What Can Churches Do During An Election?

What Can Churches Do in An Election Year?

Actually the church can do and say a great deal about the issues during the election process.  Articles have been published in the media, about this or that church losing its tax exemption because of an infraction.  The IRS regularly issues these reports, seemingly to intimidate pastors and church leaders into saying nothing.

Much anxiety has been put upon the church by the IRS, to keep her silent. That was the result of President Lyndon B. Johnson’s sweeping the church under the IRS control in 1954.  Prior to that action, the church was not limited at all – and the church was certainly not under the IRS.

NOTE:  In the remaining portion of this article, I will tell you what the IRS says and wants, but, there is a rapidly growing movement by pastors, backed by the Alliance Defense Fund to openly defy this ban, in an effort to challenge this law in court.  The ADF’s Network has 2,000 attorneys who have vowed to defend any pastor and church targeted by the IRS. Pastors are asked to tape their messages and send a copy to the IRS, and in Yr. 2010, 100 pastors did so.  The IRS did not respond to any of the challenges.  It is our belief that they will not challenge this – for they do NOT want it to go to court.

The following statement is required to be in the organizations foundational documents, in order to be tax exempt. In the paragraph following , we will carefully examine this statement, and see what it actually says.

No substantial part of the activities of this corporation shall consist of carrying on propaganda, or otherwise attempting to influence legislation, and the corporation shall not participate or intervene in any political campaign (including the publishing or distribution of statements) on behalf of any candidate for public office.”

There are actually two issues addressed in that statement; the first part speaks of a limitation of involvement, whereas, the second part prohibits certain activities regarding candidates:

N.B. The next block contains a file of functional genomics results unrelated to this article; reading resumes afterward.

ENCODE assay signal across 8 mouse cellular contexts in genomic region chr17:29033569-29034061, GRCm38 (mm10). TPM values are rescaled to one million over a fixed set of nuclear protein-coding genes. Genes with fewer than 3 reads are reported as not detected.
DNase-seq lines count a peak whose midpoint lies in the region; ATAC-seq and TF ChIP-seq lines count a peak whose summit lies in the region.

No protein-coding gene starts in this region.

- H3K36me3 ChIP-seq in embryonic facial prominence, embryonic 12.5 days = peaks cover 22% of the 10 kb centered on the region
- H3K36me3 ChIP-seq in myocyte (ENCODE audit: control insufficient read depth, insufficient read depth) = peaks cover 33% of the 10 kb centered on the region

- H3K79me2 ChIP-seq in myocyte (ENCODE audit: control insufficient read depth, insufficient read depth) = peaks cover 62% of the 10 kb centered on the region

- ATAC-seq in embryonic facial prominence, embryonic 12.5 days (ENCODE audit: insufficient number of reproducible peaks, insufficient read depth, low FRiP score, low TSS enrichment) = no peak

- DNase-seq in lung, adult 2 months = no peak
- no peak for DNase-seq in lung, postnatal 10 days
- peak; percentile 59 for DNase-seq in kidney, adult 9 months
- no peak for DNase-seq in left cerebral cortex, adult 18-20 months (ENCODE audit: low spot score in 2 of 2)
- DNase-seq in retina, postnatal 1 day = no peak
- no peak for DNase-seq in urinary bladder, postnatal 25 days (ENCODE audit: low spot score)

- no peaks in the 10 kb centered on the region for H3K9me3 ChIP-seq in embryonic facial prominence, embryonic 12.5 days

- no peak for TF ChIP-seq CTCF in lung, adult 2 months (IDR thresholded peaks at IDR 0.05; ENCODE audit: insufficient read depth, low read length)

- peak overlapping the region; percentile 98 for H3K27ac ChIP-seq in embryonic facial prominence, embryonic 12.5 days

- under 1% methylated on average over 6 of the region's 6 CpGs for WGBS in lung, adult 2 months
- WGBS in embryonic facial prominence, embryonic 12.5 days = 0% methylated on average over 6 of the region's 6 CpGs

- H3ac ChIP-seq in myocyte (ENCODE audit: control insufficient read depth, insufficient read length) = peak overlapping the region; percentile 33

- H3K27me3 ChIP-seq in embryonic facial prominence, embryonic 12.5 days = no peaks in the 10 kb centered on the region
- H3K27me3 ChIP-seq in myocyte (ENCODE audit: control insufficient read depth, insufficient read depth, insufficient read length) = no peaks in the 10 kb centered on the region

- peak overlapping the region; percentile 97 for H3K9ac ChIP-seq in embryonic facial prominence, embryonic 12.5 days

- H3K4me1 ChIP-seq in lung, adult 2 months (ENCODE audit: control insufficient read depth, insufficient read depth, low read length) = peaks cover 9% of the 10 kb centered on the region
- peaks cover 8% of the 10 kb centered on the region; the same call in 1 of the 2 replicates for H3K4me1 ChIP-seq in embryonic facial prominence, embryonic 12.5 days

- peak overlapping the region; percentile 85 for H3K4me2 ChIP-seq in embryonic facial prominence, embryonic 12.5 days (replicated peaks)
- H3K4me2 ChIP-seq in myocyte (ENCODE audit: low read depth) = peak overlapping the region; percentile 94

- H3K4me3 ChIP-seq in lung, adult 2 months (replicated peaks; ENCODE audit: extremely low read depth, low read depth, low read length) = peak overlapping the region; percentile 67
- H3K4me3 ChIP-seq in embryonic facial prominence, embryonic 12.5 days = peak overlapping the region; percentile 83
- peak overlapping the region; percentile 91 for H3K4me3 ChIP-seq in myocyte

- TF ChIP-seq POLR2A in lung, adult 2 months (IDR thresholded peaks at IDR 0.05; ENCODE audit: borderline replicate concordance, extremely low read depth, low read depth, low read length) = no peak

NOTE:  In the first part of the statement the word, “substantial.” This is not intended to be construed as a prohibition, of ‘carrying on propaganda, or otherwise attempting to influence legislation.  ’That simply means the church can be involved – but not to any substantial extent. The IRS is unwilling to put a dollar amount in writing, but it is generally agreed that 5%, [even more] of the church assets and income stream can be used to “propagandize, or otherwise attempt to influence legislation.”  If the church abdicates from its mission of making the will and purposes of Christ known in the offices and hallways of our capitols, who will do it?

Point– If the church observes legislation brewing in the state capitol that calls for opposition, then by all means use church funds to print placards, and hire transportation to get your people on the front steps of the capitol building to make a statement. While we do not condone or support radicals or extremists, making statements is part of the churches mission, and we must not back away.

NOTE the second part is intended to be a definite prohibition, “ and the corporation shall not participate or intervene in any political campaign (including the publishing or distribution of statements) on behalf of any candidate for public office.”

In this regard, it is acceptable to the IRS for the church to:
·        Conduct non-partisan voter registration/education drives;
·        Host candidate forums where all are invited and treated impartially;
·        Distribute voting records and candidate surveys in compliance with the neutrality rules set forth by the IRS;
·        Rent a church mailing list–at market value–to a candidate;
·        Publish an ad in the Church Bulletin for all who request, as long as the ad is purchased at the regular rate for such ads;
·        Invite a political candidate to attend a church service or meeting. Other candidates for office must also be given the same opportunity should they request it.
·        Pay to attend a caucus for a state or national political convention;
·        Make in-kind or independent expenditures for or against candidates.
·        Contribute to political candidates or political committees;
·        Participate in fund-raising projects for political candidates;
·        Make an outright donation of a mailing list to a political candidate;
·        Sell a discounted ad if no other advertisers are offered discounts.

WHAT THE IRS SAYS THE CHURCH SHOULDN’T DO [And it’s now being openly challenged]:
·        Endorse political candidates;
·        Speak for or against, or otherwise publish negative statements about a political candidate;
·        Distribute candidate statements;

The above information is provided as a service to the Body of Christ by ADMINISTRATIVE ASSISTANCE

Copyright © 2004; and 2012 by Administrative Assistance.

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